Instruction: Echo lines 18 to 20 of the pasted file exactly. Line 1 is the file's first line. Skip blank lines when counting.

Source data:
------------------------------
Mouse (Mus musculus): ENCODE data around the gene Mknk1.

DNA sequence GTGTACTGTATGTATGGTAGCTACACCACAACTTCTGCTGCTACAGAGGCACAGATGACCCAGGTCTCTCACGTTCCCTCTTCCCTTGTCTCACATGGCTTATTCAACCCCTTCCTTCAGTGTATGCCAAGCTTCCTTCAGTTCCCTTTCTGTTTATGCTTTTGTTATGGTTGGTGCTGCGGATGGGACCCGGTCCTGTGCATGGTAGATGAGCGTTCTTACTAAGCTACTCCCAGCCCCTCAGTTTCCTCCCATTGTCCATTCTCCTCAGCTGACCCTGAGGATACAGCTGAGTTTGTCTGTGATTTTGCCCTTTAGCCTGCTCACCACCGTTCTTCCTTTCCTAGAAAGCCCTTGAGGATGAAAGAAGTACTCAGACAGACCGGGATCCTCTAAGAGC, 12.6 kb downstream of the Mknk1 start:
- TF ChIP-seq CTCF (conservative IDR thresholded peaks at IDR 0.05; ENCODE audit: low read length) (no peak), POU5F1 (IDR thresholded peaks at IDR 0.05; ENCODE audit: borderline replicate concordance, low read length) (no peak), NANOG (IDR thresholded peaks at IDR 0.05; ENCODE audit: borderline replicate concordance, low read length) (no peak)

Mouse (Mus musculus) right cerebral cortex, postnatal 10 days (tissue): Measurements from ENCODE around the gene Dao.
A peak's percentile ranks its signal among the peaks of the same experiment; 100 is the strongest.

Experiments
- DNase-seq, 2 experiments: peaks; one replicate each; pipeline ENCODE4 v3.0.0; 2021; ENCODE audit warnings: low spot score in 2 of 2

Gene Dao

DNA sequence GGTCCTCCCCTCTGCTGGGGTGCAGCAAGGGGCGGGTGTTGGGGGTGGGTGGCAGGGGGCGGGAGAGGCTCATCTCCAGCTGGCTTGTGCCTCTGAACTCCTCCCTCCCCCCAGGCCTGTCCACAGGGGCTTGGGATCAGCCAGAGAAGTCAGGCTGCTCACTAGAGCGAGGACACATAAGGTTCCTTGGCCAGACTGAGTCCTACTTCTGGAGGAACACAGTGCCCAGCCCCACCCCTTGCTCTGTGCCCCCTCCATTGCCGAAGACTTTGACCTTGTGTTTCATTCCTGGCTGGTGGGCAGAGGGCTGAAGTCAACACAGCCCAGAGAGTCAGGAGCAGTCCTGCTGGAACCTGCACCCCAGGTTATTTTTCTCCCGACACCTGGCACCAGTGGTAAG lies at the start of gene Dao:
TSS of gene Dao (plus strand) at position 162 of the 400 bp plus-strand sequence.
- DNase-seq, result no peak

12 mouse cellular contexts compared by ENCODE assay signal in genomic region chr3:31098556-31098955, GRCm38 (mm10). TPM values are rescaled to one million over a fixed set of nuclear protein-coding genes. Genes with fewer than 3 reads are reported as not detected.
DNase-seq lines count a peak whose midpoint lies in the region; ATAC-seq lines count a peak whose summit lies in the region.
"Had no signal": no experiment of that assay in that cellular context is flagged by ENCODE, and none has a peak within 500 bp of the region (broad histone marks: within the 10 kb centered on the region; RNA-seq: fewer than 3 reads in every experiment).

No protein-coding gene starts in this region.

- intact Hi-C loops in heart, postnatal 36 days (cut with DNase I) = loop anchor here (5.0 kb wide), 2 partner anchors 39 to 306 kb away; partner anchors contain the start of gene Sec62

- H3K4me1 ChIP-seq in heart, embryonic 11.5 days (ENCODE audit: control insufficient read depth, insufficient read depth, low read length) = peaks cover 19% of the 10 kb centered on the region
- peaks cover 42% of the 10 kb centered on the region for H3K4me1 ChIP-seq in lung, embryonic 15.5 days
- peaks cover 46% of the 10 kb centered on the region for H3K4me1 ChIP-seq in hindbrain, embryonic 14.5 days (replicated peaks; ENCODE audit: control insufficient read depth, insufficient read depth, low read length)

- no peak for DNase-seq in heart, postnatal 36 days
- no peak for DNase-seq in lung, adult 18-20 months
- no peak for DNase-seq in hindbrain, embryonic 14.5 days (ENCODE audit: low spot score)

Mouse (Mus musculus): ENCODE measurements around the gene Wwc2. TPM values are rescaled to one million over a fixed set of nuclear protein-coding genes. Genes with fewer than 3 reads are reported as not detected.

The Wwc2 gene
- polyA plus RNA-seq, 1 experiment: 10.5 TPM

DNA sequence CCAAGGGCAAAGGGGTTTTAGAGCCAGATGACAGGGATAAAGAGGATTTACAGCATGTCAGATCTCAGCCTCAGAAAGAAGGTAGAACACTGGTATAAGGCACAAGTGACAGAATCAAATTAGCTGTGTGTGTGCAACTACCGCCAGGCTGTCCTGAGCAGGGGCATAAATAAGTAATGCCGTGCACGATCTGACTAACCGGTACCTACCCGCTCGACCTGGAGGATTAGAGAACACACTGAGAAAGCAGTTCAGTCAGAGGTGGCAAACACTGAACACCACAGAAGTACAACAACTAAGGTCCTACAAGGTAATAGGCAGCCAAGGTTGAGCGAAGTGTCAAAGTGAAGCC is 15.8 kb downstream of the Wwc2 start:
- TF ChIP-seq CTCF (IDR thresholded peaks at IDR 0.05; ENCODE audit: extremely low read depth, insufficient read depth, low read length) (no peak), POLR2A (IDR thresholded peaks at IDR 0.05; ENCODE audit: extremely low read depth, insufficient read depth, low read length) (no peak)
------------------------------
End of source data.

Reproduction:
- peaks cover 42% of the 10 kb centered on the region for H3K4me1 ChIP-seq in lung, embryonic 15.5 days
- peaks cover 46% of the 10 kb centered on the region for H3K4me1 ChIP-seq in hindbrain, embryonic 14.5 days (replicated peaks; ENCODE audit: control insufficient read depth, insufficient read depth, low read length)

- no peak for DNase-seq in heart, postnatal 36 days